I may pick up the Silverstone 3.0 for my wife's computer for the price...or wait :)
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# PCIe x1 slotkatnrica 2011-12-05 10:20
This article says:
"The EC03 card from SilverStone installs into a single lane PCI-E gen 2.0 slot..."

How many motherboards built before 2010 even have a "Gen2, 5.0Gbps" x1 PCIe slot? All (or nearly all) only have a Gen1 (2.5Gbps) x1 PCIe slot. Yes, the graphics x16 slot is Gen2 on a vast majority of motherboards, but not the x1 slots.
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# RE: PCIe x1 slotOlin Coles 2011-12-05 10:26
Before 2010? How about before 2007, which is when PCI-E 2.0 slots were all over the market and a standard for motherboards? I think you might be remembering the dates incorrectly. I remember Intel X38 motherboards having PCI-E 2.0 lanes back in early 2007.
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# RE: RE: PCIe x1 slotkatnrica 2011-12-05 10:46
Olin -- you are correct! I looked at the product briefs of the X38 and the P45 chipsets; yes both of those support multiple x1 lanes (6) at 500MB/s, which clearly means they are Gen2 capable. Sorry about that - I should have looked at these datasheets before I posted my question ;-)
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# RE: SilverStone SST-EC03 USB 3.0 PCI-E CardMugsy 2011-12-05 14:03
I'm wondering if there isn't a "technical" reason why most boards and adapters are limited to just TWO usb 3.0 ports and not more? ("WhyNot" above is the first report I've heard of a 4-port adapter, and it's pricey.) Even this particular adapter, while providing room for two more ports, requires a SECOND card to add them. That suggests one needs beefier hardware to support more than two usb 3.0 ports at once.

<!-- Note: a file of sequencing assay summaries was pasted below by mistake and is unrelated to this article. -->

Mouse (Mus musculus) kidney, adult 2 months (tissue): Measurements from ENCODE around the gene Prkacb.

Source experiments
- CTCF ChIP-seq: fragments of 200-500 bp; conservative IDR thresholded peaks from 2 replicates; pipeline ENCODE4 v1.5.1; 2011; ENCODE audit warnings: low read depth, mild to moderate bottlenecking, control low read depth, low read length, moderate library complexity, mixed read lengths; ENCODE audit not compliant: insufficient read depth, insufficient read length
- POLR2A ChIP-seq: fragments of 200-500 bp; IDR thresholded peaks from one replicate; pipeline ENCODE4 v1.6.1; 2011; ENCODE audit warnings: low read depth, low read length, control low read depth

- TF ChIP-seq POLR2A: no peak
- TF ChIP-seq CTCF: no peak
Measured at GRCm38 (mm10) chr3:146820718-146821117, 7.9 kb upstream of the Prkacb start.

This also raises serious questions about an inability to use "hubs", "daisy-chaining" or other ways of expanding the number of ports when you run out.

Or... to paraphrase what Bill Gates once said about the PC: "640K should be enough for anybody"... or in this case, "two usb 3.0 ports should be enough for anybody"?
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# RE: RE: SilverStone SST-EC03 USB 3.0 PCI-E CardMack 2011-12-05 17:56
Intel has been lacking native support for USB 3.0. on their motherboards.
That seems to be a lot of the reason why these boards seem to only carry 2 onboard USB ports, as they are 3rd party solutions.
Intel's new 7X series chipsets do support USB 3.0.

A single PCI Express 2.0 ?lane? can provide 500MB/s in one direction (1000MB/s in both directions).
So, having a 4 port USB 3.0 solution that is plugged in to a single PCI-E slot, is not going to give you full bandwidth for each port. There's just not enough available bandwidth. That is why it might be better for engineers to spec a x4 PCI slot for 4 port USB 3.0
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# RE: RE: RE: SilverStone SST-EC03 USB 3.0 PCI-E CardMack 2011-12-05 17:59
Sorry typo, x4 PCI-E slot... would cover the necessary bandwidth.
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# RE: RE: RE: SilverStone SST-EC03 USB 3.0 PCI-E CardDavid Ramsey 2011-12-05 18:01
Everybody lacks native USB 3.0; not a single Intel or AMD chipset supports it. Anything that has USB 3.0 now relies on NEC or Renesas controller chips.

Dunno what AMD's excuse is. Intel said Light Peak, aka Thunderbolt, would obviate the need for it, but their latest X79 chipset doesn't have that, either.
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# Nice clean lookMax Power - 2012-02-27 08:03
I like these kits because the usb 3 ports are located at the front of the pc. The cables aren't too obstructive inside the case either.